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Causes Of Arthritis In The Hands
Arthritic conditions can cause pain, stiffness, swelling, and tenderness in the small joints of the hands and fingers.
Inflammatory arthritis conditions, like RA, psoriatic arthritis, gout, and ankylosing spondylitis cause inflammation. Symptoms of inflammation include redness, warmth, swelling, and pain. In general, OA is degenerative, rather than inflammatory.
Home Remedies For Arthritis But Only One Works
Arthritis is a common disease affecting millions of Americans and hundreds of thousands of new cases are identified each year in the United States.
When you are suffering from arthritis, it quickly becomes clear that its not just joints that are affected. RA can also cause severe fatigue, fevers, weight loss, anemia, in addition to causing additional problems throughout the major organs . Sufferers often experience dry mouth, dry eyes, shortness of breath, damaged nerves, malaise, and small skin lumps, just to name a few.
So, how do you get relief? If you would prefer not to take prescription medications nor undergo surgery, there are several natural home remedies that have some reported rates of success in treating symptoms of RA. Want to know whats so great about these methods, in addition to getting some relief from your symptoms? The products used in these natural remedies are very easy to find. The following seven treatments are the most common homeopathic remedies. Bear in mind that response to these remedies will be different for each individual as the disease presents and progresses differently in each individual. Make sure to discuss with your doctor any home remedies that you are considering as they may interact with your body and prescription medications in ways that you did not realize.
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Top Tips For Managing Arthritis In Your Hands
The internet is overloaded with advice and exercise tips that are good for your hands, and information overload can be overwhelming. Therefore, we have put together a helpful list of tips to manage arthritis pain in your hands, exercises that will help and other useful information.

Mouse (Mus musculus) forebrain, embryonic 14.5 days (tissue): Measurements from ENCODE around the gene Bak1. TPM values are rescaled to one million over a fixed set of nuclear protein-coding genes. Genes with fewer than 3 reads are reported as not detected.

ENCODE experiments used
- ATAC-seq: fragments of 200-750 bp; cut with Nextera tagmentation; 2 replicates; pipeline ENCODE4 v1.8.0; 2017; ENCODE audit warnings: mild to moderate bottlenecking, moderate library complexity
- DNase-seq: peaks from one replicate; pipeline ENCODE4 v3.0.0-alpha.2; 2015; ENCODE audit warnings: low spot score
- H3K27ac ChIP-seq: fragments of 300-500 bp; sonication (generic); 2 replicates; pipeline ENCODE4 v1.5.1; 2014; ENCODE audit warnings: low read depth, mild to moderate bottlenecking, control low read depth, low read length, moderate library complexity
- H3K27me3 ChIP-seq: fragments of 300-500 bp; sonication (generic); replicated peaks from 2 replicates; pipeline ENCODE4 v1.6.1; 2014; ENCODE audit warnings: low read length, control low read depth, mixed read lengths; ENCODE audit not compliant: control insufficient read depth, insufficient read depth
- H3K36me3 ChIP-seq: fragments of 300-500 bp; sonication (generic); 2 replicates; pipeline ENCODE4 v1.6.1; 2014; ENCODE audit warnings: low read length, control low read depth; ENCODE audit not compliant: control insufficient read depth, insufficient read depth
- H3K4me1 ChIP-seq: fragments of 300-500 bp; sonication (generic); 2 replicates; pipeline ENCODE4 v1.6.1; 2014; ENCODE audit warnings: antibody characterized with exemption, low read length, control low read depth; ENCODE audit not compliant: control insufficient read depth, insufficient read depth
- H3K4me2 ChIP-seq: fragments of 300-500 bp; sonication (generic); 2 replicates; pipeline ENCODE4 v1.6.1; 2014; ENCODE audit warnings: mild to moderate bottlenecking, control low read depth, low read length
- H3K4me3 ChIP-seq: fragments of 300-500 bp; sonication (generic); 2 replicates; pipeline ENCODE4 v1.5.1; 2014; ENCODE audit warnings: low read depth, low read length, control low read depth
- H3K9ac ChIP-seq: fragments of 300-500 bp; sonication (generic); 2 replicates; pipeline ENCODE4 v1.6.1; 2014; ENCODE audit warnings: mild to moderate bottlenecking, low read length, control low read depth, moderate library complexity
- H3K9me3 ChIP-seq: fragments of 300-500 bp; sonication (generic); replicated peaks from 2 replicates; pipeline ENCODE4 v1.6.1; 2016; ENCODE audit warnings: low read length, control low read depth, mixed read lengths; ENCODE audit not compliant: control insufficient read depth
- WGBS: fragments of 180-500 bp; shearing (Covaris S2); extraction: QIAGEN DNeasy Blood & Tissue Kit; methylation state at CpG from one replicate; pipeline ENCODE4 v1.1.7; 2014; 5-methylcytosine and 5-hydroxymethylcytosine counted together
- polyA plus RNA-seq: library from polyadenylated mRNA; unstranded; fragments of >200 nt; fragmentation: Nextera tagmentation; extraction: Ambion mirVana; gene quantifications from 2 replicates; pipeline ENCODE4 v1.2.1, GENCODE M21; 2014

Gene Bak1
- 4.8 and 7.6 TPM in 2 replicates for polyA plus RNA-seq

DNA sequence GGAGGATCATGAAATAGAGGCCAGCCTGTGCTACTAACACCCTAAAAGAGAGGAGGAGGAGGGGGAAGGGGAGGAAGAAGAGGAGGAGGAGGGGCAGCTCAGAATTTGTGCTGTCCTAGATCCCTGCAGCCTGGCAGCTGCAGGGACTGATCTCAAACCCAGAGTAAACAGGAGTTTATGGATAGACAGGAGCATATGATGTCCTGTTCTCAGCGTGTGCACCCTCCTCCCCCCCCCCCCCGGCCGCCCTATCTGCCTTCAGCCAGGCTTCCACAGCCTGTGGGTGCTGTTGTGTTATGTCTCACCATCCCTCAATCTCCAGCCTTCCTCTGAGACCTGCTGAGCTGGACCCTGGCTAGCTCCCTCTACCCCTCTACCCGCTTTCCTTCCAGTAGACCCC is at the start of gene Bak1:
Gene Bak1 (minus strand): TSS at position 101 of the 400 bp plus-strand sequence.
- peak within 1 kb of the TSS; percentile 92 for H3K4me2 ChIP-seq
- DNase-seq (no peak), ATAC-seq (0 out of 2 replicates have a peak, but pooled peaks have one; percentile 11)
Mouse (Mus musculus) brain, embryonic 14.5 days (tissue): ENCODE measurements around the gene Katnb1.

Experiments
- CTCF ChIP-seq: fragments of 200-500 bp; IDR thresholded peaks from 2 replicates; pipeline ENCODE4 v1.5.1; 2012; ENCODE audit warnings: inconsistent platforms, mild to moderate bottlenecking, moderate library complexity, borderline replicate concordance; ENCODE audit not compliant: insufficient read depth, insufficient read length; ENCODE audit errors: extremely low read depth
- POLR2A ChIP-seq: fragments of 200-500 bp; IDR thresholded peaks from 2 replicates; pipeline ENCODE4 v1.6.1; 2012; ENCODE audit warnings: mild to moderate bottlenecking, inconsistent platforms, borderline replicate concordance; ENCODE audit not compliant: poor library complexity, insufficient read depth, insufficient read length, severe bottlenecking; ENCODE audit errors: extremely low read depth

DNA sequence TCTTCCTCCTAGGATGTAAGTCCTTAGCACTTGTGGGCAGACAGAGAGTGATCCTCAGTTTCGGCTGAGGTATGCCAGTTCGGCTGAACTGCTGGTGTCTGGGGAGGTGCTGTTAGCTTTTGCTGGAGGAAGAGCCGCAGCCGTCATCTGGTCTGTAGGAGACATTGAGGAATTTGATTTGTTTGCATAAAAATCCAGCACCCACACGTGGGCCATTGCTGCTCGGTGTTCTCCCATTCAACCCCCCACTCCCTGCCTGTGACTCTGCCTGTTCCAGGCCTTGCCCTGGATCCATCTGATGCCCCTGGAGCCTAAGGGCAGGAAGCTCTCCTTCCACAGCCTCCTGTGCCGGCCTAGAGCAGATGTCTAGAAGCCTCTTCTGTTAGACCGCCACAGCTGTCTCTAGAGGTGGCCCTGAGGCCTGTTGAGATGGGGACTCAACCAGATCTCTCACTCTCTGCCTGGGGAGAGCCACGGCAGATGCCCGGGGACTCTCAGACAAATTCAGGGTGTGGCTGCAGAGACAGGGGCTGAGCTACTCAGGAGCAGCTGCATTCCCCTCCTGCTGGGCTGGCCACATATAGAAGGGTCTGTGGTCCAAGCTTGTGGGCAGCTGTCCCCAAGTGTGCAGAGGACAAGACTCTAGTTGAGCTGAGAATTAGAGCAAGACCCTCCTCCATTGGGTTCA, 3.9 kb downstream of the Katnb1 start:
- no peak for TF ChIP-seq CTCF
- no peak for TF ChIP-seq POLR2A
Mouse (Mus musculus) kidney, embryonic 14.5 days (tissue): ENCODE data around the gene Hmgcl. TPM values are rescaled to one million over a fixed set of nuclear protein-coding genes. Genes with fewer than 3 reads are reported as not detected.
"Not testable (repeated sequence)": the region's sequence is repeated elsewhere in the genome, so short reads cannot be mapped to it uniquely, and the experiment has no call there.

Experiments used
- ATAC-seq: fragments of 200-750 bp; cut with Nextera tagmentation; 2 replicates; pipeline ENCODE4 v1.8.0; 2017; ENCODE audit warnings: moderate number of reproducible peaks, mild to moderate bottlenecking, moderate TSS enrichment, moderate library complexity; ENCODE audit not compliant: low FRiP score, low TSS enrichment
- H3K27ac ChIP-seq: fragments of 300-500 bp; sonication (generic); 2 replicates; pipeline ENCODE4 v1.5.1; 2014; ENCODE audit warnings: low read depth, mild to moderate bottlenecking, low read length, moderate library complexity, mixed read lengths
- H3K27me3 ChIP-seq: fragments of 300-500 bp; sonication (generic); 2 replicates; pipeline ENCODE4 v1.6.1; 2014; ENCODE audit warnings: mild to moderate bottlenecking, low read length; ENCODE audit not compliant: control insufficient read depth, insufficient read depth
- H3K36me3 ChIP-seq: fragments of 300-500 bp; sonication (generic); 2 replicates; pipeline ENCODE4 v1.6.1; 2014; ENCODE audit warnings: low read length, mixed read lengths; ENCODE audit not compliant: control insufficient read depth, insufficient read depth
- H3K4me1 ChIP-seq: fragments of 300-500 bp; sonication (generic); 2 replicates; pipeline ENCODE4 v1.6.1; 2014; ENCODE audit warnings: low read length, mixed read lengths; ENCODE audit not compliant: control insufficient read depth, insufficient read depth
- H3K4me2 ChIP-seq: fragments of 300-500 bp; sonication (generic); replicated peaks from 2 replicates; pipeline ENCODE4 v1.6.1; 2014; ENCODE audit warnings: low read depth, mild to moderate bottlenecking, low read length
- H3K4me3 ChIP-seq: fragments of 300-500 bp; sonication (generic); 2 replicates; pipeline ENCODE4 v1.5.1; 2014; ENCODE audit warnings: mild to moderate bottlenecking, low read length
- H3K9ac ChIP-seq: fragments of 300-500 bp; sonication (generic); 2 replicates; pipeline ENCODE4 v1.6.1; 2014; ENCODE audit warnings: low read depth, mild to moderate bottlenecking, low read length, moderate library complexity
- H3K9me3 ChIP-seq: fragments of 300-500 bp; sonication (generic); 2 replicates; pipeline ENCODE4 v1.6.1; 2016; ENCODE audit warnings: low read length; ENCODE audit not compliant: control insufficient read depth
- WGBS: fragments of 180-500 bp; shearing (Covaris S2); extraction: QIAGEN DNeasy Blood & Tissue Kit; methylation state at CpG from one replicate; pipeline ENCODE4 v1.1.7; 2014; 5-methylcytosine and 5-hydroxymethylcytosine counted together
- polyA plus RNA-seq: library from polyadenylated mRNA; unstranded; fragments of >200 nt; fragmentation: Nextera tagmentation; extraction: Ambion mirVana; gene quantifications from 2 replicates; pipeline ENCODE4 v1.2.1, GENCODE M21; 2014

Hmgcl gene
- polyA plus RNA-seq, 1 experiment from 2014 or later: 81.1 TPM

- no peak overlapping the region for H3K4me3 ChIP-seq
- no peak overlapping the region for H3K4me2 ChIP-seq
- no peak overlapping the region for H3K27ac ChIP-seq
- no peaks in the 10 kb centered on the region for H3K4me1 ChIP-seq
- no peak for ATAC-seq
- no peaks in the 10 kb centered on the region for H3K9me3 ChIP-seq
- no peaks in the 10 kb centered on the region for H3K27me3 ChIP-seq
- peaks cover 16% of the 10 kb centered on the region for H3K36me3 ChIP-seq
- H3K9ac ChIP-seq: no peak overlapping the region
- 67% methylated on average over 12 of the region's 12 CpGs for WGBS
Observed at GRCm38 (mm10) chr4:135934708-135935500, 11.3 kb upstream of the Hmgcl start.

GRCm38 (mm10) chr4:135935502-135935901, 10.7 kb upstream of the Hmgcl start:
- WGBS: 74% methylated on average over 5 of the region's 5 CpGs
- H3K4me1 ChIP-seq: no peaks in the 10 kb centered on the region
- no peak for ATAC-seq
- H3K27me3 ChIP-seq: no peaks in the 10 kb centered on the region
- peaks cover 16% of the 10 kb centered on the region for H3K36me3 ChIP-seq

Arthritis in the hands presents with painful joints, swelling, difficulty with movement, and limited function, like being unable to grip properly. Clinical interventions aim to reduce pain, control swelling, improve range of motion and improve the function of the hand, like gripping.
Early in March, Gail Donaldson, a physiotherapist from Wellhand, did a talk in Wellington and advised people with arthritis in their hands about how they can manage pain and do useful exercises. Much of the information in this article is from the presentation. The video link is at the end of this article.
As with all exercise advice for people with arthritis always work within your comfort level and do not force any movements. No one can tell you how often or how long you should do any exercise.
Your arthritis pain and discomfort is unique to you, and you will need to find your balance. Remember, a key thing to help you find your balance is: too much exercise causes pain, too little exercise cause stiffness. Trial different exercises for different periods and find your balance.
Tumor Necrosis Factor Inhibitors
Tumor necrosis factor alpha is a pro-inflammatory cytokine produced by macrophages and lymphocytes. It is found in large quantities in the rheumatoid joint and is produced locally in the joint by synovial macrophages and lymphocytes infiltrating the joint synovium. TNF is one of the critical cytokines that mediate joint damage and destruction due to its activities on many cells in the joint as well as effects on other organs and body systems. TNF antagonists were the first of the biological DMARDS to be approved for the treatment of RA. These drugs began to enter the market for rheumatoid arthritis in 1999 and are now considered a part the ACR recommendations for treatment of RA. There are currently five TNF inhibitors FDA approved for the treatment of RA etanercept , infliximab , adalimumab , certolizumab pegol , and golimumab . Etanercept is a soluble TNF receptor-Fc immunoglobulin fusion construct infliximab, adalimumab, and golimumab are monoclonal antibodies and certolizumab pegol is an anti-TNF antigen binding domain-polyethylene glycol construct. While differing in structure, the efficacy and safety of the drugs is similar across the class in reducing the signs and symptoms of RA, as well as in slowing or halting radiographic damage, when used either as monotherapy or in combination with methotrexate.